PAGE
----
George E. Curry

George Edward Curry (February 23, 1947 – August 20, 2016) was an American journalist.[1] Considered the "dean of black press columnists", Curry's weekly commentaries enjoyed wide syndication.[2][3] He died of heart failure on August 20, 2016.[2]

George Curry in an undated photo

Early lifeEdit

George E. Curry was born February 23, 1947, in Tuscaloosa, Alabama, to Martha Brownlee and Homer Lee Curry. His mother was a domestic worker and his father was a mechanic. George Curry attended Druid High School. After graduating high school, he attended Knoxville College in Tennessee. He was the quarterback and co-captain of the football team, served on the school board of trustees, and served as the editor of the school paper for the sport section.[1] He studied at Yale and Harvard University during two summers while still attending Knoxville College.

Career lifeEdit

During his early life Curry worked for Sports Illustrated and St. Louis Post-Dispatch. His first year at the St. Louis Post-Dispatch he had twenty-five stories on the front page.[citation needed] In 1983 he joined the Chicago Tribune where he focused on the interest of the African American community. In 1984 he covered the presidential campaign that included Jessie Jackson and the vice-presidential campaigns of Geraldine Ferraro and George H. W. Bush. The second presidential campaign he covered was in 1992 with Bill Clinton and the vice-presidential campaign of Al Gore.[1] In 1993 Curry published a bold depiction of U.S. Supreme Court Justice Clarence Thomas with an Aunt Jemima handkerchief on his head on the front cover. He served as New York bureau chief as a Washington correspondent. He also served as chief correspondent of Assault of Affirmative Action, a television documentary. In May 1996, Curry published a 17-page cover story entitled, "Kemba's Nightmare." It was about a girl who had been sentenced to 24 years in prison for a minor drug incident. President Clinton pardoned her in 2000 after hearing and talking with Curry. In 1999 he delivered the commencement address at Kentucky State University. From 1993 to 2000 he was editor-in-chief of Emerge. This magazine won over 40 national journalism awards while under Curry's leadership. His work with NNPA ranged from hearing oral arguments in the Supreme Court to visiting Doha, Qatar, to write about the war with Iraq. During the fall of Baghdad he got the first exclusive interview with General Vincent Brooks. Curry was the past president of the American Society of Magazine Editors. In 2001 he became the editor-in-chief of the National Newspaper Publishers Association News Service in Washington, D.C. The column he wrote weekly for NNPA is published to more than 200 African-American newspapers.[citation needed] On March 15, 2007, Curry announced that he was going to resign as editor-in-chief of NNPA's news service.[4] He delivered the George E. Kent Lecture, an annual speech. He was invited by the Organization of Black Students.[5] Curry was the founding director of the St. Louis Minority Journalism Workshop and of the Washington Association of Black Journalists. He was a trustee on many boards, including: Knoxville College, the Kemba N. Smith Foundation, St. Paul Saturdays, and Young D.C.[citation needed]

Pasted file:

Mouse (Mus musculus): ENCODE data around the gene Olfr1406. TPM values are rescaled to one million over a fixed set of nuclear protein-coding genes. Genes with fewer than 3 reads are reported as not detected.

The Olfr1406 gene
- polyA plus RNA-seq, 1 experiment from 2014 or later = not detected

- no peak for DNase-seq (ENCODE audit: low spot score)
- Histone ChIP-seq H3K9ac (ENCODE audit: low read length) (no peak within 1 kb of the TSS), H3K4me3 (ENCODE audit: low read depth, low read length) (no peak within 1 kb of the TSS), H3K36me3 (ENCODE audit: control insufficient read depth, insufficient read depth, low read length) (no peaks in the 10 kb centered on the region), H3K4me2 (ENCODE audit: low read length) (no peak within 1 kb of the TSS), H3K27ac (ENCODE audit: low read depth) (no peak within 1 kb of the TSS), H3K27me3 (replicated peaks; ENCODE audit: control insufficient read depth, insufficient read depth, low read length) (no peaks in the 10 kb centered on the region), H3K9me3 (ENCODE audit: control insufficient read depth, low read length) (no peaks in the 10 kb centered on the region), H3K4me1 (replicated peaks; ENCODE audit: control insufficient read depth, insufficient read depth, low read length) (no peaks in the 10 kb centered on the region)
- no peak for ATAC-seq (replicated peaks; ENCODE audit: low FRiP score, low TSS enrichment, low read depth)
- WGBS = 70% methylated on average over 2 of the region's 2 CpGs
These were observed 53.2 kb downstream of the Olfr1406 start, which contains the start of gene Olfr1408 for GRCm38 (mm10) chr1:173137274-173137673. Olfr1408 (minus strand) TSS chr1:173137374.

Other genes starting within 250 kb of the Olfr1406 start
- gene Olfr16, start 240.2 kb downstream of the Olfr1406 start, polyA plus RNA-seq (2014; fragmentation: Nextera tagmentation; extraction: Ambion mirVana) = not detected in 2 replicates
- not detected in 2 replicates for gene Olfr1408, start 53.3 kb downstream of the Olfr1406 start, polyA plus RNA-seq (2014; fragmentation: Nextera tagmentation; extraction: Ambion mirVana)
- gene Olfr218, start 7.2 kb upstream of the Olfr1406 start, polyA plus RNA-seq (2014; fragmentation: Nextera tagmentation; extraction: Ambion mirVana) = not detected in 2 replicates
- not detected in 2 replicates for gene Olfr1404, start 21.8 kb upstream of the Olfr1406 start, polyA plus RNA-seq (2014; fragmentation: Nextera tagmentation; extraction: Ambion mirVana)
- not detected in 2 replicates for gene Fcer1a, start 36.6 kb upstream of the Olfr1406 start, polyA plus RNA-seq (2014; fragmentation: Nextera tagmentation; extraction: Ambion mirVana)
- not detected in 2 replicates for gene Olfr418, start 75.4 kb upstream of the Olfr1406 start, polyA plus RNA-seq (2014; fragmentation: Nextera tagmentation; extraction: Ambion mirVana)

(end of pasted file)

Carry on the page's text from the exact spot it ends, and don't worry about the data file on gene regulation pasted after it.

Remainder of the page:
George E. Curry appeared on the following television shows: PBS, CBS Evening News, ABC's World News Tonight, NBC's The Today Show, 20/20, Good Morning America, CNN, C-Span, BET, Fox Network News, MSNBC and ESPN.[citation needed] He traveled across the world to places such as: Rome (with the Rev. Jessie Jackson to see Pope John Paul II), Germany, Egypt, England, France, Cuba, Ghana, Nigeria, Mexico, Canada, and Italy.[1] Curry is listed in Who's Who in America, Who's Who Among Black Americans, and Outstanding Young Men of America.[citation needed]


  • Named Journalist of the Year by the Washington Association of Black Journalists, 1995
  • National Urban Coalition award, 1982
  • "Excellence in Journalism" from Greater St. Louis Association of Black Journalists, 1982
  • Journalist of the Year by the National Association of Black Journalists, 2003[1]
  • Doctor of Humane Letters degree from Kentucky State University
  • Honorary Doctorate from Lane College
  • Missouri Honor Medal for Distinguished Service in Journalism from the University of Missouri (highest honor the School of Journalism gives out)


  1. ^ a b c d e "George Curry's Bio". August 2013. Archived from the original on January 9, 2015. Retrieved August 29, 2016.
  2. ^ a b "Civil Rights Journalist and Black Press Columnist George Curry Dead at 69". Black Press USA. National Newspaper Publishers Association, Inc. Retrieved August 21, 2016.
  3. ^ Rao, Sameer (August 22, 2016). "The World Honors George Curry, Black Journalism Pioneer and Champion". ColorLines. Retrieved August 29, 2016.
  4. ^ "George Curry steps down; many group members face copyright class action :: Black Press Industry News". Black Archived from the original on November 13, 2017. Retrieved October 12, 2009.
  5. ^ "Organization of Black Students invites journalist George Curry as guest speaker for Kent Lecture". Retrieved October 12, 2009.

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